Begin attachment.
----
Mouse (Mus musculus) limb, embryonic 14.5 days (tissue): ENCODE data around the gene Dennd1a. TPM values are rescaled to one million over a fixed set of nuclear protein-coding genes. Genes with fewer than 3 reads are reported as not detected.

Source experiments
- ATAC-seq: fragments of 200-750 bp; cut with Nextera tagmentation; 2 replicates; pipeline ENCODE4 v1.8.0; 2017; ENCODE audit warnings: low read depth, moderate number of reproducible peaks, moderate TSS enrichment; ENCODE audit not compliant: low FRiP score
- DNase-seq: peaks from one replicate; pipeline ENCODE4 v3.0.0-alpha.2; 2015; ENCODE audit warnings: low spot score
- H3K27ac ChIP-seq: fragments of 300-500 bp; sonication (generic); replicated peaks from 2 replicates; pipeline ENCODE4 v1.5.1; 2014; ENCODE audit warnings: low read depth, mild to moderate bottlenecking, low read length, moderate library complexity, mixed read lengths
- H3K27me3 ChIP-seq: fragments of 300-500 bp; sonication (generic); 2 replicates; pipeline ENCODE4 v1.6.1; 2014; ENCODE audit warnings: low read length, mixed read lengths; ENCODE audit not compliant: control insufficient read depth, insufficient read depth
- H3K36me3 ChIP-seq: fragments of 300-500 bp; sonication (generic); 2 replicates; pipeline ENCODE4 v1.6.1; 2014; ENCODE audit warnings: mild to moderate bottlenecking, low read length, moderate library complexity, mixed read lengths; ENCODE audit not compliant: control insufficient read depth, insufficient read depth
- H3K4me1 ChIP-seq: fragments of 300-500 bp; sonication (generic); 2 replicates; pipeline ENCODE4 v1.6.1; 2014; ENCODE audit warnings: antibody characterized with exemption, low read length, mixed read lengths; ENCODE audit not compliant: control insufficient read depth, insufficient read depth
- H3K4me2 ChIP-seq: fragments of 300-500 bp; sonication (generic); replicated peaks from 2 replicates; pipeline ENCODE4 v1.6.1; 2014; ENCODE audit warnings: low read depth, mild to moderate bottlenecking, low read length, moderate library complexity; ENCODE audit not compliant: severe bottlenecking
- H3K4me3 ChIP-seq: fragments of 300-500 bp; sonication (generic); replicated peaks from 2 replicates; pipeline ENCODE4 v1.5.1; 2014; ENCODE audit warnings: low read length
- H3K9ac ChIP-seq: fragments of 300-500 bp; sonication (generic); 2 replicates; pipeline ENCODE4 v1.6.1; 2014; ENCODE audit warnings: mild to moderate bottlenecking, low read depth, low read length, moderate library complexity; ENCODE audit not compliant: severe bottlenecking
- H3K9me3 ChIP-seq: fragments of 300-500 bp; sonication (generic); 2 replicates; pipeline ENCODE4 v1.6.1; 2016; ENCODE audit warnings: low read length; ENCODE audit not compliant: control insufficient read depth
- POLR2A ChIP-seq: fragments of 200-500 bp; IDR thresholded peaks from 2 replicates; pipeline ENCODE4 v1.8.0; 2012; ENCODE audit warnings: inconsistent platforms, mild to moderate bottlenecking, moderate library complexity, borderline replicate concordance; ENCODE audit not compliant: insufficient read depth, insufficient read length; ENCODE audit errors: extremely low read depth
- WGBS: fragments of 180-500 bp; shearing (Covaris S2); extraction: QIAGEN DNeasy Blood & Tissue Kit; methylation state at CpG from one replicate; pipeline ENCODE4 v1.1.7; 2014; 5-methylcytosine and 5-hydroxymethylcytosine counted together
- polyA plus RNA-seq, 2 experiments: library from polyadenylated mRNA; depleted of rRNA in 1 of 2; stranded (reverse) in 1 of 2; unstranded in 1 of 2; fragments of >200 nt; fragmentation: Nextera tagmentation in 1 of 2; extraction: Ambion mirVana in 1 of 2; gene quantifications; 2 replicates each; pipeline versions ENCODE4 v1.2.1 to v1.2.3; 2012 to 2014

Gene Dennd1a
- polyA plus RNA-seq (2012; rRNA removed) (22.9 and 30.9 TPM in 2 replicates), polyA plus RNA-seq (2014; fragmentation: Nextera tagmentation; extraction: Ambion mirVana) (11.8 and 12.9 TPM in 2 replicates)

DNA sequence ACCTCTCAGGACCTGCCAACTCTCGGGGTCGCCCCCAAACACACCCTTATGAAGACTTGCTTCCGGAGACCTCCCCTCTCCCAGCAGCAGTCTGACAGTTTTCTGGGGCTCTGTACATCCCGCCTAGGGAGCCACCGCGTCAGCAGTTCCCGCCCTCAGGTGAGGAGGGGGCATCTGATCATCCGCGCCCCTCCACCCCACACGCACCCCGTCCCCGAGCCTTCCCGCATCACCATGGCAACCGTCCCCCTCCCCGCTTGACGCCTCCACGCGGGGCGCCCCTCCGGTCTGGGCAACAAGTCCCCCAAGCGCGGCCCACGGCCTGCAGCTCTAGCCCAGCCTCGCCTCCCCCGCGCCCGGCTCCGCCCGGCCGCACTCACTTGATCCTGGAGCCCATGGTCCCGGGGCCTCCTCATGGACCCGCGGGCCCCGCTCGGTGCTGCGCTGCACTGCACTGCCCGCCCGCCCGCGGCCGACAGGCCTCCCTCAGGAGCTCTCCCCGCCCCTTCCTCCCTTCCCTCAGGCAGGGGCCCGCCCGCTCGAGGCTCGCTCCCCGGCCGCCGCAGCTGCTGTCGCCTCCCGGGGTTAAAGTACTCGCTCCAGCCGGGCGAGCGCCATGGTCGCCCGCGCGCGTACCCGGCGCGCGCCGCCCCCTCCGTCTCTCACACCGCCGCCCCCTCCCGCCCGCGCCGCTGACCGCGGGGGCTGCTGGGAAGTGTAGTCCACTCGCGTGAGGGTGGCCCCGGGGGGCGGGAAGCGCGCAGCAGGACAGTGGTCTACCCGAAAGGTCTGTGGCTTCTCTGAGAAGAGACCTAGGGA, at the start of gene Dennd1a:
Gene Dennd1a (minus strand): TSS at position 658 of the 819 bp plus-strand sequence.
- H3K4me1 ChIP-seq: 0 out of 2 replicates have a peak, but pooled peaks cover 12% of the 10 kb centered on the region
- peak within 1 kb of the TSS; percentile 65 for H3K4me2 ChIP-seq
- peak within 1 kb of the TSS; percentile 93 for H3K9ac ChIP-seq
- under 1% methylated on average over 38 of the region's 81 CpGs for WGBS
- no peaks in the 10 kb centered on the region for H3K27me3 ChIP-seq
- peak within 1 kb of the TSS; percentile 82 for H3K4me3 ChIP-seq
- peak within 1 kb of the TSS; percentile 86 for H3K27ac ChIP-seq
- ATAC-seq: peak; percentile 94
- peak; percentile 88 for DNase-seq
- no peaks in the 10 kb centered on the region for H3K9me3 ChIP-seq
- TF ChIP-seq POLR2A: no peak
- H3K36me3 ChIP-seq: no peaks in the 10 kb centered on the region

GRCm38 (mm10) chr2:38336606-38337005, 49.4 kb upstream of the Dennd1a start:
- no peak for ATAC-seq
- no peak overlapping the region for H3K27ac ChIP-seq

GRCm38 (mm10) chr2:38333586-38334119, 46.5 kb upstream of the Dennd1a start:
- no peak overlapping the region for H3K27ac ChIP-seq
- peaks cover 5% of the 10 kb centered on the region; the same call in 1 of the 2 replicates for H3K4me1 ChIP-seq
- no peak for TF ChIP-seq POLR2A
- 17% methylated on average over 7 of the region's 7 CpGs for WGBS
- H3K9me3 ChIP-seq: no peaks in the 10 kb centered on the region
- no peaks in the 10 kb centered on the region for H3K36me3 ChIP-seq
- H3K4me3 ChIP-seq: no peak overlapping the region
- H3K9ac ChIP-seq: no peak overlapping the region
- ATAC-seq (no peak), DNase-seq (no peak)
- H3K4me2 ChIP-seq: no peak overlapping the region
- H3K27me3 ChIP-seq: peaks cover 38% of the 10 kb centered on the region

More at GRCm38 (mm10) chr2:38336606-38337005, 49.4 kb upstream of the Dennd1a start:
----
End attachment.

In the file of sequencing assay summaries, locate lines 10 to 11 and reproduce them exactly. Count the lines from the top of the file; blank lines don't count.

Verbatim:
- H3K4me3 ChIP-seq: fragments of 300-500 bp; sonication (generic); replicated peaks from 2 replicates; pipeline ENCODE4 v1.5.1; 2014; ENCODE audit warnings: low read length
- H3K9ac ChIP-seq: fragments of 300-500 bp; sonication (generic); 2 replicates; pipeline ENCODE4 v1.6.1; 2014; ENCODE audit warnings: mild to moderate bottlenecking, low read depth, low read length, moderate library complexity; ENCODE audit not compliant: severe bottlenecking